3 Berkeley students sue UC
The university system is accused of failing to properly respond to complaints of sexual assault.
Three current and former UC Berkeley students sued the University of California on Monday for allegedly failing to properly respond to their sexual assault complaints, asserting that administrators did not act quickly enough or adequately penalize perpetrators found responsible.
The civil lawsuit, f iled in Alameda County Superior Court, accused UC regents of “deliberate indifference” in three 2012 cases, sex discrimination, fraud and failure to properly educate students about sexual misconduct and enact policies to handle and prevent such behavior.
“They absolutely failed to respond to these charges in any manner that could be considered adequate,” said Irwin M. Zalkin, an attorney for the plaintiffs. “There was deliberate and utter indifference to these girls.”
In a statement, UC Berkeley spokeswoman Janet Gilmore said officials would reserve comment on the lawsuit until they reviewed it. But she said a state audit found that Berkeley’s handling of sexual assault and harassment cases in 2013- 14 were “reasonable and that sanctions were appropriate given the severity of the incidents.”
The campus has also “made great strides” in beefing up efforts against sexual assault, Gilmore said. In the last year, Berkeley officials have barred students from enrolling until they take training courses in alcohol and sexual assault awareness, hired a confidential advocate to provide emotional support and help to students navigating the reporting process, increased investigators, strengthened com- plainant’s rights and created a support website, among other actions.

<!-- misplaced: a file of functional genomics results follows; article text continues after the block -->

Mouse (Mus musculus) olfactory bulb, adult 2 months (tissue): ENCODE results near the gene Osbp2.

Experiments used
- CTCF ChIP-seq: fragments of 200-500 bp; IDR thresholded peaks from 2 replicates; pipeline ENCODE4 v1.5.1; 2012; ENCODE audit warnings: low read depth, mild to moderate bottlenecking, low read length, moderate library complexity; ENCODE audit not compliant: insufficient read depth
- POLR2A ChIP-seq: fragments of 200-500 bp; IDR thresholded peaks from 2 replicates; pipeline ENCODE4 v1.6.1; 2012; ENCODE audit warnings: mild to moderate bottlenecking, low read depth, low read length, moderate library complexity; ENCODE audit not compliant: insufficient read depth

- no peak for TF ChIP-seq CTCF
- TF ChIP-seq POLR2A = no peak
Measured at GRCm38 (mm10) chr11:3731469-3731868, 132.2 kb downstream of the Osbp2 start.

The efforts ref lect a broader campaign by UC off icials, who unveiled a systemwide plan last year to combat sexual misconduct amid pressure from the White House and federal authorities to do so. In the last three years, the U. S. Department of Education has launched more investigations than ever before.
The department is investigating Berkeley, UCLA, USC and several other private and public campuses after students f iled complaints with the federal agency alleging the schools mishandled their cases. Among them, 31 current and former Berkeley students filed two complaints against the university last year alleging officials for years have discouraged victims from reporting assaults, failed to inform them of their rights and led a biased judicial process that favored assailants’ rights over those of victims.
The three Berkeley plain- tiffs in the new lawsuit were among those who f iled federal complaints last year.
Sofie Karasek, 22, a senior, who alleged that she was fondled by a fellow student while she slept during a trip to San Diego with the UC Berkeley Democrats Club during her freshman year in 2012. She said university officials failed to properly inform her about the complaint process and keep her updated on the investigation, nor did they allow her to participate in a disciplinary hearing.
Aryle Butler, 21, a May graduate, accused a guest lecturer of repeatedly touching her inappropriately while she participated in the Alaska Wildlands Studies Program in summer 2012. In the lawsuit, she said she reported the alleged assaults to university officials but was admonished about the consequences of false reports and that no action appears to have been taken against the lecturer.
Nicoletta Commins, 23, a graduate student, re- ported to Berkeley police that a fellow student, Nicholas Liou, sexually assaulted her in her apartment in January 2012. Liou was convicted of felony assault, Zalkin said, and the university suspended him for more than two years but plans to allow him to return to campus; Commins believes he should have been expelled. Like the others, she also said university officials did not give her adequate information about the process or investigation.
Zalkin said that UC Berkeley’s recent actions to improve its handling of sexual misconduct cases were still not good enough. “Maybe a civil lawsuit will be a way to sensitize [ UC officials] to implement better policies,” he said.
The lawsuit seeks unspecified damages for loss of educational opportunities, emotional pain and psychological distress.